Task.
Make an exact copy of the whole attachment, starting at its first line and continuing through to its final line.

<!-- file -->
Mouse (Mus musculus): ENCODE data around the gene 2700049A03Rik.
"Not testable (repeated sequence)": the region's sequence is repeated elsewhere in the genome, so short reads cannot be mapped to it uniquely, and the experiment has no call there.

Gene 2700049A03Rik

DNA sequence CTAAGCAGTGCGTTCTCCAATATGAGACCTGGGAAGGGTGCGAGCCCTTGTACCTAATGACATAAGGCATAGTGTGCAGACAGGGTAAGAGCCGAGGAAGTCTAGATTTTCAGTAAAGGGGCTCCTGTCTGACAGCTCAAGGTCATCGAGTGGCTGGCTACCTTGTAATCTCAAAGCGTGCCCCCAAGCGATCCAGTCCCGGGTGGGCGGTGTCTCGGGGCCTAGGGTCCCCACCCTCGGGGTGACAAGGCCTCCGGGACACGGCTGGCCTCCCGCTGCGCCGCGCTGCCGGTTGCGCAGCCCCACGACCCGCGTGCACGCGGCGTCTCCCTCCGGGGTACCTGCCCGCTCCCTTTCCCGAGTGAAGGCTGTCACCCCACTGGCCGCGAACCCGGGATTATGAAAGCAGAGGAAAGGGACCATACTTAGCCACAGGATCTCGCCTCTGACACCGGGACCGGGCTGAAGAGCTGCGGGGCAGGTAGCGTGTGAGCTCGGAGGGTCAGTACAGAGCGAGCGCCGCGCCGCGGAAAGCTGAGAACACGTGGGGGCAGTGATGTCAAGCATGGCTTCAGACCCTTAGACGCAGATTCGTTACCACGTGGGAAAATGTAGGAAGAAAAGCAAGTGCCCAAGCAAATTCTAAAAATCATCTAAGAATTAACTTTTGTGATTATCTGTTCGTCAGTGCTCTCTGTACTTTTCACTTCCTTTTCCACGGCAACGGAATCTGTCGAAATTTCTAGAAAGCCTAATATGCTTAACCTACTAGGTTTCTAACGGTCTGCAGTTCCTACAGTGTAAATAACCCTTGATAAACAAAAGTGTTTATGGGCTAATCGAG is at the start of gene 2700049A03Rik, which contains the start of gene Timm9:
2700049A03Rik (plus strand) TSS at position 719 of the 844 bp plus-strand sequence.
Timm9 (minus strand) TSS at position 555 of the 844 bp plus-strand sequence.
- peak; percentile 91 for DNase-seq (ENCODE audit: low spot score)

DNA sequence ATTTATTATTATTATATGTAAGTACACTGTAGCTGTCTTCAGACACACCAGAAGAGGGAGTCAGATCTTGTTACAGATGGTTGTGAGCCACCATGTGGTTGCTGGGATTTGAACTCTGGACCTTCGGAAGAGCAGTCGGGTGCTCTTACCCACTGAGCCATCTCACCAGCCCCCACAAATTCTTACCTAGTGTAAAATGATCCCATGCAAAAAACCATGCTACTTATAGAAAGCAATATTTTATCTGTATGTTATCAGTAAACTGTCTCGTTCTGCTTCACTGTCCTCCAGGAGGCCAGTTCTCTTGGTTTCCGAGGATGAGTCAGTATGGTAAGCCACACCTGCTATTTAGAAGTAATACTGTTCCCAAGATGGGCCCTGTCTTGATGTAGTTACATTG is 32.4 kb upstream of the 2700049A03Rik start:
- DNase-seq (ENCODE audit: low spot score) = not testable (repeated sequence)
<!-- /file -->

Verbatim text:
Mouse (Mus musculus): ENCODE data around the gene 2700049A03Rik.
"Not testable (repeated sequence)": the region's sequence is repeated elsewhere in the genome, so short reads cannot be mapped to it uniquely, and the experiment has no call there.

Gene 2700049A03Rik

DNA sequence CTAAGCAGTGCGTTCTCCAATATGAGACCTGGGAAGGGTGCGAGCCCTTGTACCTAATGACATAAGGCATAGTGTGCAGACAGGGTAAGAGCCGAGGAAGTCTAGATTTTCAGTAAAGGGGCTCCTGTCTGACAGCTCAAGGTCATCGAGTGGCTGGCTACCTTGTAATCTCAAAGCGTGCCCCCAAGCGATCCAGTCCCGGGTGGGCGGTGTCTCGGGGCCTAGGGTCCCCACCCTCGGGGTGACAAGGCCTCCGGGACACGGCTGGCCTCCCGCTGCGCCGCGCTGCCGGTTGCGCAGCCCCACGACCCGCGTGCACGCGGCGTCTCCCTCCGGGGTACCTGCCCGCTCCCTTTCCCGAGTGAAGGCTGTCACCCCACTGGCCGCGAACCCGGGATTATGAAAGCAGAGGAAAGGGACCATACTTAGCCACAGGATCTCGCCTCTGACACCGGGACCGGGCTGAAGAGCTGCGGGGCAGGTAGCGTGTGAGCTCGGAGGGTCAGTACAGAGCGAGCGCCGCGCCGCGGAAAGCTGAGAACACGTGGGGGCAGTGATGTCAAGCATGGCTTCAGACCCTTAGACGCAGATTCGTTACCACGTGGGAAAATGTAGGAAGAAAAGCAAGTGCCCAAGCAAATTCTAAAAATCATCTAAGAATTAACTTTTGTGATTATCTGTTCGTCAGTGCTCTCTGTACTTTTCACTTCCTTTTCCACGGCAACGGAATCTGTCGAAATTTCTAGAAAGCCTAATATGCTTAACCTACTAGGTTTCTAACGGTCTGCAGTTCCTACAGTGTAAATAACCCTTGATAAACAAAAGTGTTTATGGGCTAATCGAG is at the start of gene 2700049A03Rik, which contains the start of gene Timm9:
2700049A03Rik (plus strand) TSS at position 719 of the 844 bp plus-strand sequence.
Timm9 (minus strand) TSS at position 555 of the 844 bp plus-strand sequence.
- peak; percentile 91 for DNase-seq (ENCODE audit: low spot score)

DNA sequence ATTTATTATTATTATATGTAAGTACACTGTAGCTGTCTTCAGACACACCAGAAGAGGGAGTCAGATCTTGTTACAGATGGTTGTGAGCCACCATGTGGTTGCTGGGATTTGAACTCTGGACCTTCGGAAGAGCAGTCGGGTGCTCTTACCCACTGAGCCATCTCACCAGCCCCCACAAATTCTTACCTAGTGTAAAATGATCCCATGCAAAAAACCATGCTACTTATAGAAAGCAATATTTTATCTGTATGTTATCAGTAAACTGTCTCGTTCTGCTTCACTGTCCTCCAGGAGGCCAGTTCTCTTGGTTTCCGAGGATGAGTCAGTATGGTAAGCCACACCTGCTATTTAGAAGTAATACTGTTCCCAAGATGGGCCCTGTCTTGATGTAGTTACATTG is 32.4 kb upstream of the 2700049A03Rik start:
- DNase-seq (ENCODE audit: low spot score) = not testable (repeated sequence)